Some final thoughts on suicide. Some wonder why there are those who kill others and then themselves. Most fall into two categories. If they have despaired of finding meaning in life or a reason for living -- having tried or wanted to try all the things of the world -- they blame others for standing in the way of their goal. In their minds, some individual, group (even everyone) is responsible for their inability to find a reason for living in their chosen course — not realizing that whatever they choose, apart from Jesus, is no reason at all. This sometimes is expressed in a manner that blames those individuals for all their perceived pain and problems... remember, the lie is, that if life is too painful (i.e. not enough pleasure) it's not worth living. The second reason why some of these suicidal people kill (especially family members or close friends) is that they believe they are sparing those individuals from the pain of living... Remember, they truly believe that life has no purpose or reason for living. Some are mad at God, for whatever reason, perhaps blaming Him for their problems. To them taking out their vengeance on other people is a way of getting back at God.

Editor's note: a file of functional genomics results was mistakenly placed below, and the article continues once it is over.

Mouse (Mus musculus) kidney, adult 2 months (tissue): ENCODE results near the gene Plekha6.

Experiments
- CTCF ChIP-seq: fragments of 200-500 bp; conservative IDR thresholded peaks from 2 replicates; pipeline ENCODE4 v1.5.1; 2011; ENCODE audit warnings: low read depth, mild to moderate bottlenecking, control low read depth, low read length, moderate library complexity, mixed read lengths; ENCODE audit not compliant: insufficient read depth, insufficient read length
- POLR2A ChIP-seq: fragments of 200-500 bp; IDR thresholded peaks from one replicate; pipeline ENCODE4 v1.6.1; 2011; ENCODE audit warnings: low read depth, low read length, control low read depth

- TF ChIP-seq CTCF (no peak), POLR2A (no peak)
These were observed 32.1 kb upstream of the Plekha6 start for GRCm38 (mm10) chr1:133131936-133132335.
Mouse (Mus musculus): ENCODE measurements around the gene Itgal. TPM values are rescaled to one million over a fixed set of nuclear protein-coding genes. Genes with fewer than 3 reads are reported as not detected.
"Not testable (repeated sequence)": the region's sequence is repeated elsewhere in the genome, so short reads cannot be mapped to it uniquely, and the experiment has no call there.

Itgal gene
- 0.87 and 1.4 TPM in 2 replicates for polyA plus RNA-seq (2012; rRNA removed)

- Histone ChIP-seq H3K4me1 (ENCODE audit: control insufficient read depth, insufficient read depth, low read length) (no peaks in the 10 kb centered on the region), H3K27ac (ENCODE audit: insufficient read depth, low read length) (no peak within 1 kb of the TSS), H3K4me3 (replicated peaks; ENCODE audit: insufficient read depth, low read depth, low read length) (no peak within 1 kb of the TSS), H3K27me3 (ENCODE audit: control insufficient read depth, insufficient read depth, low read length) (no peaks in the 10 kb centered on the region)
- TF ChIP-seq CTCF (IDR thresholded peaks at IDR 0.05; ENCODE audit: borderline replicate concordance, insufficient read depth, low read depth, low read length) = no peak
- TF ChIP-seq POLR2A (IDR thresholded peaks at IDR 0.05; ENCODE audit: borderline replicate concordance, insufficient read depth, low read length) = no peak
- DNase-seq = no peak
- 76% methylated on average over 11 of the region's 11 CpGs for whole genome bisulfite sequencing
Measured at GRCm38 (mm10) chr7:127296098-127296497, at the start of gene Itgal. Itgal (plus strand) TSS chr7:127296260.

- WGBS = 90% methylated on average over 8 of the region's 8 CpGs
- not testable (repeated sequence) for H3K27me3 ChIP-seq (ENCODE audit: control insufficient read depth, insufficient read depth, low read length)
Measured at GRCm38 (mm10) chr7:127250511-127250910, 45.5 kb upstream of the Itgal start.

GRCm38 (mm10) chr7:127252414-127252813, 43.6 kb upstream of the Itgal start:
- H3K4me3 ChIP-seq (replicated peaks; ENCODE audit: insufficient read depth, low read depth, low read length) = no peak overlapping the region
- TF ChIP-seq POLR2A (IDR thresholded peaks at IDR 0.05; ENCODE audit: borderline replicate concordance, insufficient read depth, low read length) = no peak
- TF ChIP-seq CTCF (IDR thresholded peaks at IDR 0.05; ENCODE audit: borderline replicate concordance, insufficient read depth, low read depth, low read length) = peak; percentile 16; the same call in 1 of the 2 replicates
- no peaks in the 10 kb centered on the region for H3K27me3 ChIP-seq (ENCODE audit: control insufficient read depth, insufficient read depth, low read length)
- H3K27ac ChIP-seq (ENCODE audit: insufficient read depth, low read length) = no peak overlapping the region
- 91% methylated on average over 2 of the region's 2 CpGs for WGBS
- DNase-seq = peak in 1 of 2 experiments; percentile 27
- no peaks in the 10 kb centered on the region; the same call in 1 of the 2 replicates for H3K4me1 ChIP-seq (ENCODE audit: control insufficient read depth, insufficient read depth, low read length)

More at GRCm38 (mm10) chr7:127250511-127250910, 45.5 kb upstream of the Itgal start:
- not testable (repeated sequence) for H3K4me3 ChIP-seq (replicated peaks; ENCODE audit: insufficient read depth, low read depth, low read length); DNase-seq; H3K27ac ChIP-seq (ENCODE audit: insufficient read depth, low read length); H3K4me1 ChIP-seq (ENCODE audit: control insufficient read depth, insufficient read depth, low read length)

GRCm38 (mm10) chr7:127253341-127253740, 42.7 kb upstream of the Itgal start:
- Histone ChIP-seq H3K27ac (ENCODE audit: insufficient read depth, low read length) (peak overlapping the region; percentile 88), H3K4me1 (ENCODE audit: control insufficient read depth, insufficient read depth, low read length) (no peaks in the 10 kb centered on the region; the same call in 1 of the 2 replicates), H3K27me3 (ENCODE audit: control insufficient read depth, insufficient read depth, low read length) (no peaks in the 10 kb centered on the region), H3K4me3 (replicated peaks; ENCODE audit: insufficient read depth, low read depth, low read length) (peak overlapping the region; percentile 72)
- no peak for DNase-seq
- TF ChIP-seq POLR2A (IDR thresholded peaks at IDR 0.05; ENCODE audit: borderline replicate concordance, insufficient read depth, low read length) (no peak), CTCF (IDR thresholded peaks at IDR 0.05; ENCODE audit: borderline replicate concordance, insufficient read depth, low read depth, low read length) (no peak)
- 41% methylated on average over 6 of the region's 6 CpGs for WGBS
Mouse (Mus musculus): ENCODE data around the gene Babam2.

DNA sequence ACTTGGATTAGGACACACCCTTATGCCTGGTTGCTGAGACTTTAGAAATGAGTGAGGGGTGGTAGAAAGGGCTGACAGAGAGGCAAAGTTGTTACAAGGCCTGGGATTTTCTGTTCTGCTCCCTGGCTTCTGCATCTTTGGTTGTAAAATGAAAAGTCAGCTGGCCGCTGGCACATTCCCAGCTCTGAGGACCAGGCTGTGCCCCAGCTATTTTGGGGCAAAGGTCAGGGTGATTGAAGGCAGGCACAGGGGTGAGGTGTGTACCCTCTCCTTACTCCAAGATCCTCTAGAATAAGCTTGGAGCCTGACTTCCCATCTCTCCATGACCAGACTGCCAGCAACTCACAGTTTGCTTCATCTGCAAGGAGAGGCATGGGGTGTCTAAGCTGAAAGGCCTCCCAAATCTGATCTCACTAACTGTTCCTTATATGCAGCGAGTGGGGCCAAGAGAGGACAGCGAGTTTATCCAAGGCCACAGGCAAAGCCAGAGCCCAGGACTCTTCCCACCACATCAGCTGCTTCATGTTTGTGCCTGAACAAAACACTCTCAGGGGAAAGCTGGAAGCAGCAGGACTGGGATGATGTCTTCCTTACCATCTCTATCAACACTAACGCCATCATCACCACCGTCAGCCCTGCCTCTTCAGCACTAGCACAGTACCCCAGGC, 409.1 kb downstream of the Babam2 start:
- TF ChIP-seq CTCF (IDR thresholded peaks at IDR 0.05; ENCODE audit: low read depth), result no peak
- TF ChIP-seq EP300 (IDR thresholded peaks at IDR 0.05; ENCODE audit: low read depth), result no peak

What's the solution? THE answer, for the multitudes that are still asking, "What reason to live?", is the one that all Christians should be taking to a world that is dying:


He's what reason to live!!!

Common questions asked about suicide...

Q: What reasons do people give for committing (or attempting to commit) suicide?
A: In no particular order...

  1. Family problems - including divorce, mental or physical abuse, feeling unwanted and unloved.

  2. Depression - which may be caused by a number of problems or perhaps one major event, perhaps even as a prolonged medical condition. Among teens a seemingly more trivial event may be elevated, for example: losing a boy friend or girl friend.
  3. Escape - To get away from problems and hassles of life. This is often related to a number of the more specific reasons in this list.